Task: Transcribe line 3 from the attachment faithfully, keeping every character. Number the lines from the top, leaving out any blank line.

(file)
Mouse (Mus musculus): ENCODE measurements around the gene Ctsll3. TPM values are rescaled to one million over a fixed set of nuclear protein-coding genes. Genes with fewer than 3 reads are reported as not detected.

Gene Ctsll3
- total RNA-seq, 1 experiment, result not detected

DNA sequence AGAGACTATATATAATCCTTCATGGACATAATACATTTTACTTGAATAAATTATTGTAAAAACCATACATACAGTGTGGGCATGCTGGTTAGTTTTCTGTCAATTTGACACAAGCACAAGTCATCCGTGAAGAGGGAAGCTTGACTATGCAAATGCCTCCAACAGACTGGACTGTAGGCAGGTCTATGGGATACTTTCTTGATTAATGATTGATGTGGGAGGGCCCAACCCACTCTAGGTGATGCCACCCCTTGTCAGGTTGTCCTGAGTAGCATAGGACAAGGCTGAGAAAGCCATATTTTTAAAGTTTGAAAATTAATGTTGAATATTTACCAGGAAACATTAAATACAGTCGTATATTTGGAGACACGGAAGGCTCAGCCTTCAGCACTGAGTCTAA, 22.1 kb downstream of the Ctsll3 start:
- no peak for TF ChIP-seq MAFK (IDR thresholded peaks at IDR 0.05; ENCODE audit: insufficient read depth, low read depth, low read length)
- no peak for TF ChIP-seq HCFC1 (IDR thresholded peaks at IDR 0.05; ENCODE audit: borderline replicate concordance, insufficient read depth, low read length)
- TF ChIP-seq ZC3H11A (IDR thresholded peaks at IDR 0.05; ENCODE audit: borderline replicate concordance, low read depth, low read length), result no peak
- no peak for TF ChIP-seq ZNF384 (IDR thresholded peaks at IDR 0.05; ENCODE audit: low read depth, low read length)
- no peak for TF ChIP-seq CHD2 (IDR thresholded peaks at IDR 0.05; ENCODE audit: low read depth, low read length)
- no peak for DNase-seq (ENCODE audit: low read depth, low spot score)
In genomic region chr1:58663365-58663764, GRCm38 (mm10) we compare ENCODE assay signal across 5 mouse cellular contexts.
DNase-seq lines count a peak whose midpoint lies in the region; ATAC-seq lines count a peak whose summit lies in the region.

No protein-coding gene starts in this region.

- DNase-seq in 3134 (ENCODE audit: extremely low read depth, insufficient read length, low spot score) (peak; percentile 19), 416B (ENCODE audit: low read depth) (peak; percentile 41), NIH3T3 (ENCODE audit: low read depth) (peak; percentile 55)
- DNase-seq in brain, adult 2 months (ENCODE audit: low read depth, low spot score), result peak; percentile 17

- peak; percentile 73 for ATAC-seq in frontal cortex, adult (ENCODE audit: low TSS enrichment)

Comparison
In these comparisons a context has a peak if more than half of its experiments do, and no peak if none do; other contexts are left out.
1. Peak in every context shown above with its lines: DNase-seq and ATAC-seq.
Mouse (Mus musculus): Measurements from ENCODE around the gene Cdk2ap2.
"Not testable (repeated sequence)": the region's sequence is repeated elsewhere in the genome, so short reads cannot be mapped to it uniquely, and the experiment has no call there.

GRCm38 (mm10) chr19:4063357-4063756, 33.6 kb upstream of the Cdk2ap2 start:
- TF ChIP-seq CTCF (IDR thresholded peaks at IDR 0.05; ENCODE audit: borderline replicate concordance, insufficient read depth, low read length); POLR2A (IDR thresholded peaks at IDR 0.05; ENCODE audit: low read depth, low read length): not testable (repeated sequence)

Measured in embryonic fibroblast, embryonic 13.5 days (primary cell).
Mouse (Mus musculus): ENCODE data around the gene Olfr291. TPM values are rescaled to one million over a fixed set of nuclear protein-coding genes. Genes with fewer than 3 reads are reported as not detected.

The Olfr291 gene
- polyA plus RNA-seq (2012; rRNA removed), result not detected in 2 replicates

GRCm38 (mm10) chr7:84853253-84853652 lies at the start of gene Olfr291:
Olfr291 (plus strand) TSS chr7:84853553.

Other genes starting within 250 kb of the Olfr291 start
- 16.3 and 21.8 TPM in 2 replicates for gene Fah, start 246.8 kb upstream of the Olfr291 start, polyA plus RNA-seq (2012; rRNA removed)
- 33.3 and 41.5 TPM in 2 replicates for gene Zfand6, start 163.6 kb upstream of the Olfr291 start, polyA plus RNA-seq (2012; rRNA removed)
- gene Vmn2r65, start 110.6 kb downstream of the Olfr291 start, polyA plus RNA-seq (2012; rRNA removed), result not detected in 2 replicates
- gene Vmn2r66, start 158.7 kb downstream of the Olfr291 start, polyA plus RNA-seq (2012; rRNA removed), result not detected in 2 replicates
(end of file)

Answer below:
- total RNA-seq, 1 experiment, result not detected